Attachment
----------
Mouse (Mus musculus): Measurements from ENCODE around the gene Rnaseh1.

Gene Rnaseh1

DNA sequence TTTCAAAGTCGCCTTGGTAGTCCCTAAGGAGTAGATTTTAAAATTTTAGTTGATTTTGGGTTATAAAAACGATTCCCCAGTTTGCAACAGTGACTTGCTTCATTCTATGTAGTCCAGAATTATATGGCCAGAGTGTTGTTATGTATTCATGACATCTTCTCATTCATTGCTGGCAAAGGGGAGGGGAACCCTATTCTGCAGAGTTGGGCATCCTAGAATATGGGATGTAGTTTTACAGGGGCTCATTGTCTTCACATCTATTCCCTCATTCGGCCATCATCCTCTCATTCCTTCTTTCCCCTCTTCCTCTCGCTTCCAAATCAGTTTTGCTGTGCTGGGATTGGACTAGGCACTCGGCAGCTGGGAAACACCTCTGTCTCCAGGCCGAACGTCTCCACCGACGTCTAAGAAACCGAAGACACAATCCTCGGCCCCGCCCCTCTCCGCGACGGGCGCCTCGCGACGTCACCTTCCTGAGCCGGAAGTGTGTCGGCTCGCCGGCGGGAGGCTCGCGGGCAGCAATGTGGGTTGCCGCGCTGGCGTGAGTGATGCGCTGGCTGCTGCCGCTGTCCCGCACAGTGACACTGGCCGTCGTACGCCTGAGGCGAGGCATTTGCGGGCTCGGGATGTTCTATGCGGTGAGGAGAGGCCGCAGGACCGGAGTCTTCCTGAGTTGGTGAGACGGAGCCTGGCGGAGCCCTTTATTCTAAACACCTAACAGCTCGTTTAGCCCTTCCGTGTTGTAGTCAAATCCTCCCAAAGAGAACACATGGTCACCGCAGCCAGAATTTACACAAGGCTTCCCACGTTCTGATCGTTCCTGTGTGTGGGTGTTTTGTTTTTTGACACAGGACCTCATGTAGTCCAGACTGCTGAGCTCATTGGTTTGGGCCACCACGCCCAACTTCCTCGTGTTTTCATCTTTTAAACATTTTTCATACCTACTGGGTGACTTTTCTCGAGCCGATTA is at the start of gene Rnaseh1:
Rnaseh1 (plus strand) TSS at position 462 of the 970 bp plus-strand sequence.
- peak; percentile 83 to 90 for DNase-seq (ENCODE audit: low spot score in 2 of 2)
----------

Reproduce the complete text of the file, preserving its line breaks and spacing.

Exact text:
Mouse (Mus musculus): Measurements from ENCODE around the gene Rnaseh1.

Gene Rnaseh1

DNA sequence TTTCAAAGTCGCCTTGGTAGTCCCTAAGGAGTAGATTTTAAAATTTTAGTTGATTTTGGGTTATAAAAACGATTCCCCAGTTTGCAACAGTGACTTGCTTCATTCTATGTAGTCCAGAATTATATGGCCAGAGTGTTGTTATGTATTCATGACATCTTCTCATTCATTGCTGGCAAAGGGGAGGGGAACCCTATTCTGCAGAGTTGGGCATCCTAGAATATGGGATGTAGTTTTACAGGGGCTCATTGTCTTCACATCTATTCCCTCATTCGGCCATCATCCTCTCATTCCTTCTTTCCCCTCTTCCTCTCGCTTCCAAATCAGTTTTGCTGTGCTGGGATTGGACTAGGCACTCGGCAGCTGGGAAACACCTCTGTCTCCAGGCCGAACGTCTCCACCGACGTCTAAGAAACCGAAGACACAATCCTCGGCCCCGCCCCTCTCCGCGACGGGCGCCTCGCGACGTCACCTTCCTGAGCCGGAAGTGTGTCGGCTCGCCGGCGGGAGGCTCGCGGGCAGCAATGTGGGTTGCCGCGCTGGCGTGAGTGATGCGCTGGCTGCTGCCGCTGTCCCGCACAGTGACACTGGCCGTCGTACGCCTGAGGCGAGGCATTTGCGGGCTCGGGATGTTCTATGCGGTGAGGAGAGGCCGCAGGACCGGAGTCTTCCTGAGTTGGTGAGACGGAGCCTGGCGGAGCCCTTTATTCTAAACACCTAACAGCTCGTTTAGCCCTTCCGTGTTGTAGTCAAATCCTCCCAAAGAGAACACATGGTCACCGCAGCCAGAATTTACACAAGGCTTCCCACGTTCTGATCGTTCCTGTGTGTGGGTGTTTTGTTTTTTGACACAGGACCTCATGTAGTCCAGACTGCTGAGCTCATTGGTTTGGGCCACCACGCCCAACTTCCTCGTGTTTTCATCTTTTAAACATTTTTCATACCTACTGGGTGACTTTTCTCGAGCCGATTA is at the start of gene Rnaseh1:
Rnaseh1 (plus strand) TSS at position 462 of the 970 bp plus-strand sequence.
- peak; percentile 83 to 90 for DNase-seq (ENCODE audit: low spot score in 2 of 2)